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Your U.S. Senate At Work: Maybe it’s best D.C. doesn’t have any members in the Senate, after all. Because if we did, they’d probably do embarrassing things like what Pennsylvania’s Democratic Sen. Bob Casey did today, which was whine on Twitter about the Nationals’ plan to sell advance tickets to a May homestand against the Philadelphia Phillies only to people whose credit cards match addresses in the D.C. region. “I’m calling on the @Nationals to reverse course on a reported plan to block @Phillies fans from buying tickets to games at Nationals Park,” Casey blurted. “.@Phillies have some of the best fans in the world. They shouldn’t be left out in the cold because the Nats want a stronger home field adv.” Of course, it’s not like the people in the Senate have anything better to worry about than how many fans of their baseball team get to travel to another city to be obnoxious in person, right? -1
Brick City: On the eastern side of the District, transportation workers have been installing streetcar tracks for some time now. And on the western end, they’ll soon be ripping them up—and then putting them back in—all for looks. An $11 million Georgetown streetscaping project will involve replacing brick streets with new, more historically accurate bricks, and regrading, but keeping, long-unused tracks. The first fully finished block opened this morning. +2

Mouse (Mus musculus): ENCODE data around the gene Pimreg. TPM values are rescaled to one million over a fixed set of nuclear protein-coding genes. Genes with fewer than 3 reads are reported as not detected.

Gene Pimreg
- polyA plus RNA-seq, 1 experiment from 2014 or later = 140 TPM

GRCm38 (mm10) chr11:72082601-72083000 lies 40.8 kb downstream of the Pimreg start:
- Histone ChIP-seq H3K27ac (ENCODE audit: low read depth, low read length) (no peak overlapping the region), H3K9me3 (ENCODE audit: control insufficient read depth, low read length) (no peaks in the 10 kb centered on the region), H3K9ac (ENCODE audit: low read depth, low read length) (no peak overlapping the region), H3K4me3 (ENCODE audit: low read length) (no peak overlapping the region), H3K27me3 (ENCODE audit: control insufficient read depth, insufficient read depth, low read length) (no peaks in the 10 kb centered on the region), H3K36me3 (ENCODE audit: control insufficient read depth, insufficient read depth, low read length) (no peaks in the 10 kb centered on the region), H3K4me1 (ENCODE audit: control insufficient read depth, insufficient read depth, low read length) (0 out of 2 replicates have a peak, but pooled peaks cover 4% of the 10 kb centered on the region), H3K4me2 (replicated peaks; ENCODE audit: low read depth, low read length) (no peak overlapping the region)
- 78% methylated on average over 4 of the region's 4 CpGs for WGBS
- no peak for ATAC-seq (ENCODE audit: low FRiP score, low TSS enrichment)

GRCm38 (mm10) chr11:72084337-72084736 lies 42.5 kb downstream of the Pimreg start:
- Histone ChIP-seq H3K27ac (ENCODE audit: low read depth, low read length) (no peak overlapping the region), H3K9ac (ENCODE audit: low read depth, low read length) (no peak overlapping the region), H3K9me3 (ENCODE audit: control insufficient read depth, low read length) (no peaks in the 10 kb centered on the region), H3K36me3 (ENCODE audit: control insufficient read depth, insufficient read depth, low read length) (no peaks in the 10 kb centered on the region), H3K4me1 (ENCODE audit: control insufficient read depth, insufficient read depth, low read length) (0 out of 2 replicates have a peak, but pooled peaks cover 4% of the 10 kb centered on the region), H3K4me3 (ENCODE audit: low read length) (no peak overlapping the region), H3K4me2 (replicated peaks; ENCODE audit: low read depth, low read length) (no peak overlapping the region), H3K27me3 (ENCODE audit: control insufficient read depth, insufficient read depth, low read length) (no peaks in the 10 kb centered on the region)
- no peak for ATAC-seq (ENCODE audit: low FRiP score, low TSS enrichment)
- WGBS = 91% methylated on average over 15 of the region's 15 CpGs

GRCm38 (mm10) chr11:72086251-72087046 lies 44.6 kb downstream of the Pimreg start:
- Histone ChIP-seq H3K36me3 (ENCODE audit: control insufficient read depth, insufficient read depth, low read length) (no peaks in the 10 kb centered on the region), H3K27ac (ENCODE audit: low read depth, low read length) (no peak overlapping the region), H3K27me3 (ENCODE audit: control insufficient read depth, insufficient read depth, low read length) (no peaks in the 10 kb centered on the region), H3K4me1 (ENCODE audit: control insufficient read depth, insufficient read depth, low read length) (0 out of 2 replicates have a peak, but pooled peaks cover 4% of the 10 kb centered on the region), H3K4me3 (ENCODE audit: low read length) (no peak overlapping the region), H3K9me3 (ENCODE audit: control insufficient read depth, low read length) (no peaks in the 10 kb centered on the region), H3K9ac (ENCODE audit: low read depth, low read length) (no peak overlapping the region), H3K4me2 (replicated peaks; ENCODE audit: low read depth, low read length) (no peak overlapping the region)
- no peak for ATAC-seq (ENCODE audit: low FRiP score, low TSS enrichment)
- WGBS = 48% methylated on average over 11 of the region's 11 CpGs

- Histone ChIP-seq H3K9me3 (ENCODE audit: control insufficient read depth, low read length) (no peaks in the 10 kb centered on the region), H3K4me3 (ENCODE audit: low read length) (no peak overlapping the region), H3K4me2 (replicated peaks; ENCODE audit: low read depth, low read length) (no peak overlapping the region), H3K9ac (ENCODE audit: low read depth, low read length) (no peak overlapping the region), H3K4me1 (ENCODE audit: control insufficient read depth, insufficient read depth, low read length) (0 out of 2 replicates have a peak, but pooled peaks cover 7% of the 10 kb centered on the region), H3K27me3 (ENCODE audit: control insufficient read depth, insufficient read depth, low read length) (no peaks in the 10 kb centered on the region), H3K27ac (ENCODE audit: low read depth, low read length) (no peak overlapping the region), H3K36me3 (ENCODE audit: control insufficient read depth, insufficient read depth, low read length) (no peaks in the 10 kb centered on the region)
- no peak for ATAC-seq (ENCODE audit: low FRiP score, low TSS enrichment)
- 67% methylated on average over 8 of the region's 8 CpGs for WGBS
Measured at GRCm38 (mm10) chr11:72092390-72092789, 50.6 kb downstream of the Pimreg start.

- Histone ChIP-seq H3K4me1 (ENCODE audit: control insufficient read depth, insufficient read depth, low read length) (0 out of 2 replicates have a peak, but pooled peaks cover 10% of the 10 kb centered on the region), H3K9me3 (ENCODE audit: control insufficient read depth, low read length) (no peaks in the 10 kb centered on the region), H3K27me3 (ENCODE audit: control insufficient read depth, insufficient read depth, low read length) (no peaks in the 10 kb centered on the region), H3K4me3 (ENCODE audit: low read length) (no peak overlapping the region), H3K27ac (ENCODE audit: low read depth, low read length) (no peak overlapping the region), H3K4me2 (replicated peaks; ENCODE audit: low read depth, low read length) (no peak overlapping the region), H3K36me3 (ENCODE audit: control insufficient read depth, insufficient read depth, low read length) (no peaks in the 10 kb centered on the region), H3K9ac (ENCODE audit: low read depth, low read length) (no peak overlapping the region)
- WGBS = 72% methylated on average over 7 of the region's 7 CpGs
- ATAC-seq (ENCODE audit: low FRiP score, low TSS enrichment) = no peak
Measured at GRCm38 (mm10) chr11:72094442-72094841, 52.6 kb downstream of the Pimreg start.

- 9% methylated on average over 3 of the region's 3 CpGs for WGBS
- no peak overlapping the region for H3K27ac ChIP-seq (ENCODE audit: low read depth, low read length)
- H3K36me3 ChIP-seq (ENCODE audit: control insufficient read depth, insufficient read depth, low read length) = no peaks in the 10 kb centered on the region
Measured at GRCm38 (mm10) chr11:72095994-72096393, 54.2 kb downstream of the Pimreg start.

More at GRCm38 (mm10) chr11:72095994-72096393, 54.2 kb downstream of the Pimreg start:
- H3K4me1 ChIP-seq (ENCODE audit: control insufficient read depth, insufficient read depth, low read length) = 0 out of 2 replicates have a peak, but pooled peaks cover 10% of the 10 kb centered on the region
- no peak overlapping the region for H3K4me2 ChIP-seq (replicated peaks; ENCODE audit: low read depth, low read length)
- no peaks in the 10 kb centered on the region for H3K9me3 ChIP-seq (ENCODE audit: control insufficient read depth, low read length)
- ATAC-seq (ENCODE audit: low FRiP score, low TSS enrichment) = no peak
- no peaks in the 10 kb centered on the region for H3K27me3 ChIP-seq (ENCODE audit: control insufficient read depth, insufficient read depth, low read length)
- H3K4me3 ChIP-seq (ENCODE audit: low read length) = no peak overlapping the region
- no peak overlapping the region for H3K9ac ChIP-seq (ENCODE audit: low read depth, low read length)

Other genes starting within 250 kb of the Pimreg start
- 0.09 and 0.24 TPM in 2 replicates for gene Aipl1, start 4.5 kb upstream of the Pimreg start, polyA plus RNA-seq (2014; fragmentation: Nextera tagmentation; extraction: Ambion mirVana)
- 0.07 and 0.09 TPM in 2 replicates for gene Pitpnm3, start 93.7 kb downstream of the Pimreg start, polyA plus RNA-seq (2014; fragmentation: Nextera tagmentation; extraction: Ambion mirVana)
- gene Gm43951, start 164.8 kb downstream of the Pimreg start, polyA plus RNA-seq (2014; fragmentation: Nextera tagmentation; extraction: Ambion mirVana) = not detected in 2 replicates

Free Money Here: This morning’s Washington Post seemed thicker than usual, especially for a paper without a propaganda insert from China or Russia in it. Turned out there were 35 extra pages of agate type listing thousands of people and institutions with unclaimed assets that the District government is now trying to track down. Among the names on the list: Democratic powerbroker Harold Ickes (and also my younger brother, who is finally collecting his winnings from a sports bet he placed in Las Vegas several years ago). To see if there’s a windfall coming your way, click here. +3
Type This Way: When word came that the District was switching the typeface on its street signs as it replaced broken ones, it seemed like good news. But now it seems the new design isn’t quite as clean as it was advertised to be. The signs, which use mixed-case letters instead of ALL UPPERCASE as the old ones do, sometimes use mixed-case letters for quadrants, too, identifying streets as being in “Nw” or “Se” instead of NW or SE. And it turns out some of them also use different fonts within the same sign. So if you spot a sign that looks wrong, no, you don’t have to rush out to buy new glasses. -1
Yesterday’s Needle rating: 34 Today’s score: +3 Today’s Needle rating: 37